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Genome Dyn. 2006;1:191-205. doi: 10.1159/000092508.

Nijmegen breakage syndrome and functions of the responsible protein, NBS1.

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Department of Biology, University 'Roma Tre', Rome, Italy.


Nijmegen breakage syndrome (NBS) is a rare recessive genetic disorder, characterized by bird-like facial appearance, early growth retardation, congenital microcephaly, immunodeficiency and high frequency of malignancies. NBS belongs to the so-called chromosome instability syndromes; in fact, NBS cells display spontaneous chromosomal aberrations and are hypersensitive to DNA double-strand break-inducing agents, such as ionizing radiations. NBS1, the gene underlying the disease, is located on human chromosome 8q21. The disease appears to be prevalent in the Eastern and Central European population where more than 90% of patients are homozygous for the founder mutation 657del5 leading to a truncated variant of the protein. NBS1 forms a multimeric complex with MRE11/RAD50 nuclease at the C-terminus and retains or recruits them at the vicinity of sites of DNA damage by direct binding to histone H2AX, which is phosphorylated by PI3-kinase family, such as ATM, in response to DNA damage. Thereafter, the NBS1-complex proceeds to rejoin double-strand breaks predominantly by homologous recombination repair in vertebrates. NBS cells also show to be defective in the activation of intra-S phase checkpoint. We review here some cellular and molecular aspects of NBS, which might contribute to the clinical symptoms of the disease.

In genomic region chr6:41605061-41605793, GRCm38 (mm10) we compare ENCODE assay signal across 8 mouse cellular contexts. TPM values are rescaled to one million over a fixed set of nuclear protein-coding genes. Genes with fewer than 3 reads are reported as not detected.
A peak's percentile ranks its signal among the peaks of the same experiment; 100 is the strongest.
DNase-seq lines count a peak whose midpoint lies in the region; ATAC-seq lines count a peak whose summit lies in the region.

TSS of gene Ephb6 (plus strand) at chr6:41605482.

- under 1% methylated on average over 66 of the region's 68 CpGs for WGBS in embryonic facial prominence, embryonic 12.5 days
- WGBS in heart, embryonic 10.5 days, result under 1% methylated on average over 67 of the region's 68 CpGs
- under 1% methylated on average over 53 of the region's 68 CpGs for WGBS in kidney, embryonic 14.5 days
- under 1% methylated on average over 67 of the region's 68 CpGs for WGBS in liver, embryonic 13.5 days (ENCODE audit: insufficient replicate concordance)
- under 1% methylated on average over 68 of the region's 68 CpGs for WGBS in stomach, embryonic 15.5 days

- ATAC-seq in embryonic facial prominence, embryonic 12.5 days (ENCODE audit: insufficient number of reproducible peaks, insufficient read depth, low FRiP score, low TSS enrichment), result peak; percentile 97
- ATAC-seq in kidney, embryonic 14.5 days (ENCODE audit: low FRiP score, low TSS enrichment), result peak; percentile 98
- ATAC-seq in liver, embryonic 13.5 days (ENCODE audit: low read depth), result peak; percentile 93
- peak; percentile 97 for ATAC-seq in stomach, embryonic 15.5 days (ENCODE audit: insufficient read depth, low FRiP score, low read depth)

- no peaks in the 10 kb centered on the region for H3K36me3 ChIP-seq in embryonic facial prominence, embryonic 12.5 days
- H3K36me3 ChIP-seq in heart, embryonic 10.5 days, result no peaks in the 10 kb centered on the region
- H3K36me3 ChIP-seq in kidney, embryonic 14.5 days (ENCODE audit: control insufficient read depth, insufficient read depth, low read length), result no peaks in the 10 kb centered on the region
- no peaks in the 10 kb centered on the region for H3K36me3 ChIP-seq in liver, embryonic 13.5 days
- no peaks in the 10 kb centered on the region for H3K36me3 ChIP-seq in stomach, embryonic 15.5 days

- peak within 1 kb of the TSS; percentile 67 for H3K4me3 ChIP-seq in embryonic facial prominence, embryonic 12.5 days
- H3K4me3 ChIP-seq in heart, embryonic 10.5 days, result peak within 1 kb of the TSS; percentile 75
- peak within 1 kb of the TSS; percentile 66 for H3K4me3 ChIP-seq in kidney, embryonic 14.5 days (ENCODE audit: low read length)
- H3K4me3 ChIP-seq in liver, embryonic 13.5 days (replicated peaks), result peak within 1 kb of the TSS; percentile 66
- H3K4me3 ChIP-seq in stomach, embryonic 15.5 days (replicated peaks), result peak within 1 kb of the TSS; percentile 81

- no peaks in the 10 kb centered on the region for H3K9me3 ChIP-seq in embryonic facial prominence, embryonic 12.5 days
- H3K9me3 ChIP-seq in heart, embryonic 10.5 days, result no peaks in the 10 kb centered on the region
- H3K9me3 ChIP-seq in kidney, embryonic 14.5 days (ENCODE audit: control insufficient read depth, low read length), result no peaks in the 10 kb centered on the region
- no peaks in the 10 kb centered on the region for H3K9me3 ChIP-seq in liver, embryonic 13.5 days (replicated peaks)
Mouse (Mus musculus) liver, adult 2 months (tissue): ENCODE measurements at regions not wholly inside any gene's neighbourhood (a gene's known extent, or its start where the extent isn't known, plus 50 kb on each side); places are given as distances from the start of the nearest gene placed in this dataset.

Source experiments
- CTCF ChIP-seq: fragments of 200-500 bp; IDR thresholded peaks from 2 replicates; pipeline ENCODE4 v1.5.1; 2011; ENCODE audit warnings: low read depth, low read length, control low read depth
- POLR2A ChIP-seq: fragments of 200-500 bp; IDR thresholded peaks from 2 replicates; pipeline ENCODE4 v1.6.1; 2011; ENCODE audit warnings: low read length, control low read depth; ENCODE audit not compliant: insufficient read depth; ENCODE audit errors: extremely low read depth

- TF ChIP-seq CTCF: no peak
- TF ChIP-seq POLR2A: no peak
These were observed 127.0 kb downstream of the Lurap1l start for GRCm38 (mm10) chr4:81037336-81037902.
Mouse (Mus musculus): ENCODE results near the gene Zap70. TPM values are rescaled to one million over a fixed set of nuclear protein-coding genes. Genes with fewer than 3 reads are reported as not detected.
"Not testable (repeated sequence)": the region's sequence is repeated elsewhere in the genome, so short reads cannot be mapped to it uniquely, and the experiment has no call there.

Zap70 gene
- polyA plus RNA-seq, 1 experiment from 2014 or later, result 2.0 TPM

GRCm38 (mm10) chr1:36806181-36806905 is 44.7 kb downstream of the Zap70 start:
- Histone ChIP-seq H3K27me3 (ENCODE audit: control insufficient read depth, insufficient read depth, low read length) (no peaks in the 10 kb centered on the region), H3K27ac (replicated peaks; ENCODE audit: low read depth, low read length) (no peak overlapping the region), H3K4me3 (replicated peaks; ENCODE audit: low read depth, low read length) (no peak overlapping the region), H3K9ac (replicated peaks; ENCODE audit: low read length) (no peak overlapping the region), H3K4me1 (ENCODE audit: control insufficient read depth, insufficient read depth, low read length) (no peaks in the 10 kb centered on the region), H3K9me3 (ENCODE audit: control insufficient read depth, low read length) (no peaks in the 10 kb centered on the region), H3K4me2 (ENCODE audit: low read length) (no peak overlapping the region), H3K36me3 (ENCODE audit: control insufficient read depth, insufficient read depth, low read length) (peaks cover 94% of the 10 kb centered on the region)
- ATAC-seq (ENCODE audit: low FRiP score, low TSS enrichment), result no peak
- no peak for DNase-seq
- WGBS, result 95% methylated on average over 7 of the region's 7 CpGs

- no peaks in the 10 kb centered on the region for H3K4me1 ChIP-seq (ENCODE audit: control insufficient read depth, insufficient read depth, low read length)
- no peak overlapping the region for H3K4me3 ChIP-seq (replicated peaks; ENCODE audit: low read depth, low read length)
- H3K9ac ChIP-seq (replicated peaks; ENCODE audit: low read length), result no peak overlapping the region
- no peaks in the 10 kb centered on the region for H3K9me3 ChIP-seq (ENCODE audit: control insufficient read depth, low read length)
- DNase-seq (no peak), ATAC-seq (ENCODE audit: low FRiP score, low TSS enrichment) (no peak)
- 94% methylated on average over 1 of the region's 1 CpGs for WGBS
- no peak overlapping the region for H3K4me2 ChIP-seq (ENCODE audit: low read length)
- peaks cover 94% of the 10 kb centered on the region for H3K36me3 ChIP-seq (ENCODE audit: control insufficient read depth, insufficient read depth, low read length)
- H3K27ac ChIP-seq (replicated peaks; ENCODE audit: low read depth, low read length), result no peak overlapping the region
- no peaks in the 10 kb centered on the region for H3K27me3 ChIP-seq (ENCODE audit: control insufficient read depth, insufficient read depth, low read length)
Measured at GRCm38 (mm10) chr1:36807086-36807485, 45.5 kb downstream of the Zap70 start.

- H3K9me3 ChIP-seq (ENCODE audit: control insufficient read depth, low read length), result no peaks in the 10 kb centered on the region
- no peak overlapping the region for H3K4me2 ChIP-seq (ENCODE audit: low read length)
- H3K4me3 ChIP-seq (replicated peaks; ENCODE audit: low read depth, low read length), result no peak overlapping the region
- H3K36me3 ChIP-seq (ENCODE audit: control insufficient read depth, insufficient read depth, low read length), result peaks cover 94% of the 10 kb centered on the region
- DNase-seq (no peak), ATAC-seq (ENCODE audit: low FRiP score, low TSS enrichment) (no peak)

[Indexed for MEDLINE]

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